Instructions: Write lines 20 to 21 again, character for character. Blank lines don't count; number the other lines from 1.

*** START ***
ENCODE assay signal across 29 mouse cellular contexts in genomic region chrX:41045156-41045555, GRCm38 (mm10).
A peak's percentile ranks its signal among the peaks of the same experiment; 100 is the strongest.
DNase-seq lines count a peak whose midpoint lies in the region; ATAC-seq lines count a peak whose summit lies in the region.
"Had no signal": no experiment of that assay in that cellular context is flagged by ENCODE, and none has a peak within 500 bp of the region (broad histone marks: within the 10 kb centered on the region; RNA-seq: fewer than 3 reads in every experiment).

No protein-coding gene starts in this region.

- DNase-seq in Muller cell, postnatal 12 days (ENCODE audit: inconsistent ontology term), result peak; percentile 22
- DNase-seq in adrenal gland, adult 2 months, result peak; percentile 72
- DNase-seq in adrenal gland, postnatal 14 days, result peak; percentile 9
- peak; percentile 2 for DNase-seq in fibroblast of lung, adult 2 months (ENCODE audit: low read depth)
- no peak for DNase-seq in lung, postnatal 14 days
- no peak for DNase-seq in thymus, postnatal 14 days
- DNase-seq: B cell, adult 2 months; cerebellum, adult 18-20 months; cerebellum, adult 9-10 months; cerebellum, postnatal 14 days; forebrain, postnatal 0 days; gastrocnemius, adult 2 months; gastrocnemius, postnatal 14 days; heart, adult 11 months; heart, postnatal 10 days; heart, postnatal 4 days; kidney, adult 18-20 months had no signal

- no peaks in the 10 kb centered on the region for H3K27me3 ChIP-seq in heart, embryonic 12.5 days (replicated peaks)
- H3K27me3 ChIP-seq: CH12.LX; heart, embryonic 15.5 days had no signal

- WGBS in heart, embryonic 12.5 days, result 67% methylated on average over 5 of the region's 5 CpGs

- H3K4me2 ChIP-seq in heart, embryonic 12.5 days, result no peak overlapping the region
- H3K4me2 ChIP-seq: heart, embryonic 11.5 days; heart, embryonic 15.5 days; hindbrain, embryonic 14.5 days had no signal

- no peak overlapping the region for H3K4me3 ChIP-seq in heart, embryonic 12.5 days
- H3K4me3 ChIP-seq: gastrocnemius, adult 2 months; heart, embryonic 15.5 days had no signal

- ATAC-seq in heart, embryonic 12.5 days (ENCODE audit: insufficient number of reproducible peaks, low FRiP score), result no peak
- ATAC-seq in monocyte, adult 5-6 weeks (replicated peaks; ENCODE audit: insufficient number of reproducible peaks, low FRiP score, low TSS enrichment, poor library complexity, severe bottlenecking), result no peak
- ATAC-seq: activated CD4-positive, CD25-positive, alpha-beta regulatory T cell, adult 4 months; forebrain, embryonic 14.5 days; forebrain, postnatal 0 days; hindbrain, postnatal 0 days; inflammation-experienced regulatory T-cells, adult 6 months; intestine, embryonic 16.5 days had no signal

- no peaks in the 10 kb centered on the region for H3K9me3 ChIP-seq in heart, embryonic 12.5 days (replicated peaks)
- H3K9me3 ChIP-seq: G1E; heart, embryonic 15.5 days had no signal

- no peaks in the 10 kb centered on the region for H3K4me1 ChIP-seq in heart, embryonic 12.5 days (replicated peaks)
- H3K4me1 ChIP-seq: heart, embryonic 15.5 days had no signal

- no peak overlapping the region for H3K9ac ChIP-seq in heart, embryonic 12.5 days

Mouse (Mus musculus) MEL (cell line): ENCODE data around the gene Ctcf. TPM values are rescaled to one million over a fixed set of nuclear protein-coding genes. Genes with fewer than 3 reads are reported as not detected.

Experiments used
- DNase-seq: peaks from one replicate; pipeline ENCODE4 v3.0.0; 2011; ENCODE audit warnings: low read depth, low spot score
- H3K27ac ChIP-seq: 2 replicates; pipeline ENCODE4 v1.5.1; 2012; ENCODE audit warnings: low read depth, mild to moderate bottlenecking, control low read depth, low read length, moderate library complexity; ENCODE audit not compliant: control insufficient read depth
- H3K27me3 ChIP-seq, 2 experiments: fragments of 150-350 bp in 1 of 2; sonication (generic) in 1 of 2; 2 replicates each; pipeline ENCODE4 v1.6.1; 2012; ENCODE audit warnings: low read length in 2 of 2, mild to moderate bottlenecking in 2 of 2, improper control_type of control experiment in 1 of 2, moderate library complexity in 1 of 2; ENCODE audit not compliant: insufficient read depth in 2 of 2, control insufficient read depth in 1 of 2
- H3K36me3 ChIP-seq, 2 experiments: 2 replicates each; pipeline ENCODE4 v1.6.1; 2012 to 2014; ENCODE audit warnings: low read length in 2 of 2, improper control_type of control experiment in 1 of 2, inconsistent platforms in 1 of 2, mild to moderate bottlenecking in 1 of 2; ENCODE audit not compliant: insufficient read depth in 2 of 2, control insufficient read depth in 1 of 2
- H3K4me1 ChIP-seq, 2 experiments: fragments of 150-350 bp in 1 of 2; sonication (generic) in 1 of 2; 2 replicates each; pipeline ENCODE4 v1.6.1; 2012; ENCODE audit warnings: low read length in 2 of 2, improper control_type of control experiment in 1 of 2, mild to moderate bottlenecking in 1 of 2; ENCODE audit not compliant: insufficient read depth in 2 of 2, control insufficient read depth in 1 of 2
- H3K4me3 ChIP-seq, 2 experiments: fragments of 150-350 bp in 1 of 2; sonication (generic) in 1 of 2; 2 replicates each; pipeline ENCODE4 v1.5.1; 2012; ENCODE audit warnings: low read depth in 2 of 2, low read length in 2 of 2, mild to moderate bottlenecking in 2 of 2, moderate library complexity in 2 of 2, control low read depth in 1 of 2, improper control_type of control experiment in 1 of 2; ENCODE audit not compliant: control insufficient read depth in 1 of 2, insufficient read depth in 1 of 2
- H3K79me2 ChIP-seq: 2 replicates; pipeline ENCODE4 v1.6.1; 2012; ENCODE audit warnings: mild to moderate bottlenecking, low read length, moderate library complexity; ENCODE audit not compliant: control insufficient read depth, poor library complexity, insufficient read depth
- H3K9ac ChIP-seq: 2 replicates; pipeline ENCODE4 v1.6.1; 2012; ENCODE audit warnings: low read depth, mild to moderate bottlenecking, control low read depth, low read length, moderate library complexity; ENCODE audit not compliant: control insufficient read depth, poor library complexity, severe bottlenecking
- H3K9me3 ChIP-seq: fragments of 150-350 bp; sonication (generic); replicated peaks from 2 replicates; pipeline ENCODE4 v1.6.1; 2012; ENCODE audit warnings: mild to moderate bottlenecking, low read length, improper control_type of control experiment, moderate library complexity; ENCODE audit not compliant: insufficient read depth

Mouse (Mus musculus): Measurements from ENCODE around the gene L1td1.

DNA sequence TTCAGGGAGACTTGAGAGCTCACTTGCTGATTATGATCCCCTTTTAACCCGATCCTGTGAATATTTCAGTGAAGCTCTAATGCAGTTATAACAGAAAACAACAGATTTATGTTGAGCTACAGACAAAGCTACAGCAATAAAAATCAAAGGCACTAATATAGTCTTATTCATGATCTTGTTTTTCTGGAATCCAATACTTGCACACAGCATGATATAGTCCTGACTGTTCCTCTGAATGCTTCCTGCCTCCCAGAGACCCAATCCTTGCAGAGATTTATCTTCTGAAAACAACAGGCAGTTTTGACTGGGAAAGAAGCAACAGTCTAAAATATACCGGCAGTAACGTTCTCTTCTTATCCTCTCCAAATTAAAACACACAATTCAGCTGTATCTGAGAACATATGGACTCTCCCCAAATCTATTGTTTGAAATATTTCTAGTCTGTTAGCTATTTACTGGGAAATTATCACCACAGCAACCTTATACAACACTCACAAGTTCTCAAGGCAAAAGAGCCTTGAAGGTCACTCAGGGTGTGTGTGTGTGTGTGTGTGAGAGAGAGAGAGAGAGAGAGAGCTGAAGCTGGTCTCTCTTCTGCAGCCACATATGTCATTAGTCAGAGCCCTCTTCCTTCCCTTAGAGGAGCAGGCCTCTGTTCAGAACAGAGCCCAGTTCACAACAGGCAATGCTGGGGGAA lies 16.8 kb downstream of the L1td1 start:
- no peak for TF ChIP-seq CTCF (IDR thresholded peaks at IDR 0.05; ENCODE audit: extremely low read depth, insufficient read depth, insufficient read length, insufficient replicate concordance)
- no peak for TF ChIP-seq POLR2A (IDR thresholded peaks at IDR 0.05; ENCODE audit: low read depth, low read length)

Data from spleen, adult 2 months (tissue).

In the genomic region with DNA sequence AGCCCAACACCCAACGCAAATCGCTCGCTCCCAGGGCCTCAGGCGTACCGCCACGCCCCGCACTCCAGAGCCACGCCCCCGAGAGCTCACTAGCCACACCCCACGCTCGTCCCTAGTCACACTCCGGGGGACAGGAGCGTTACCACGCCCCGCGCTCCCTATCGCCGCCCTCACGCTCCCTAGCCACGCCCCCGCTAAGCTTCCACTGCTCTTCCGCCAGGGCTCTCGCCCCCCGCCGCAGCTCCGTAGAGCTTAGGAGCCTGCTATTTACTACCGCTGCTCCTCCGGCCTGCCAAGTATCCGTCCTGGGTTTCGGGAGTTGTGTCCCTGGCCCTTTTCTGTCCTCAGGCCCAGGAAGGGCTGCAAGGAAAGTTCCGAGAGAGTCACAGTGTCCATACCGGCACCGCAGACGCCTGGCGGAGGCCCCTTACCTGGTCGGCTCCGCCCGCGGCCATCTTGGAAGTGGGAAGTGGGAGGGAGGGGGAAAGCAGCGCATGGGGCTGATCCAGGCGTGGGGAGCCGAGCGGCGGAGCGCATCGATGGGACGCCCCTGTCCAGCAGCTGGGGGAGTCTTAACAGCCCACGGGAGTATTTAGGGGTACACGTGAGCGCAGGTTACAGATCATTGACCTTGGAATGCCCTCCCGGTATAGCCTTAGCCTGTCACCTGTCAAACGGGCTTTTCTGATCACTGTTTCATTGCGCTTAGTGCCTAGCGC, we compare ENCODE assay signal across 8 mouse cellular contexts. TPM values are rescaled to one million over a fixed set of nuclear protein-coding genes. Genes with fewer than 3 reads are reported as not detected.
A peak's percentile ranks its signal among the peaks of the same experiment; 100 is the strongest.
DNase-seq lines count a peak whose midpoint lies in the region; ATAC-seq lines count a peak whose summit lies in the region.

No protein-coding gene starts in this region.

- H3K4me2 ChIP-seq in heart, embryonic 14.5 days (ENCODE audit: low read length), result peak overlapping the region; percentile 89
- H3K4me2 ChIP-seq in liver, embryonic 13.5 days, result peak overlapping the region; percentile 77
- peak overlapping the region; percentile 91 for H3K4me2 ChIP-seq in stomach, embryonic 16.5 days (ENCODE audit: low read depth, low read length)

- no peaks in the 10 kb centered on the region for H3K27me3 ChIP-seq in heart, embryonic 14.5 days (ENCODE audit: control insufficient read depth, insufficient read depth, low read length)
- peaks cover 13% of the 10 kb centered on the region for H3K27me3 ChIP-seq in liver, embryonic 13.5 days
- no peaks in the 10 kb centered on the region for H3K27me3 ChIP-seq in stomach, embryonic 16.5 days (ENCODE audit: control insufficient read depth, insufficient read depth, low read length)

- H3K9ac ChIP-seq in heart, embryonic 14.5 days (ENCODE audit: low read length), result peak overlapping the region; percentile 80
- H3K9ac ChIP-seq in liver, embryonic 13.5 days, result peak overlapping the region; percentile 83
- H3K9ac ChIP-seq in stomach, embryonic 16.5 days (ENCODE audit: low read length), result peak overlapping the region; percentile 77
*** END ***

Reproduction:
- ATAC-seq in heart, embryonic 12.5 days (ENCODE audit: insufficient number of reproducible peaks, low FRiP score), result no peak
- ATAC-seq in monocyte, adult 5-6 weeks (replicated peaks; ENCODE audit: insufficient number of reproducible peaks, low FRiP score, low TSS enrichment, poor library complexity, severe bottlenecking), result no peak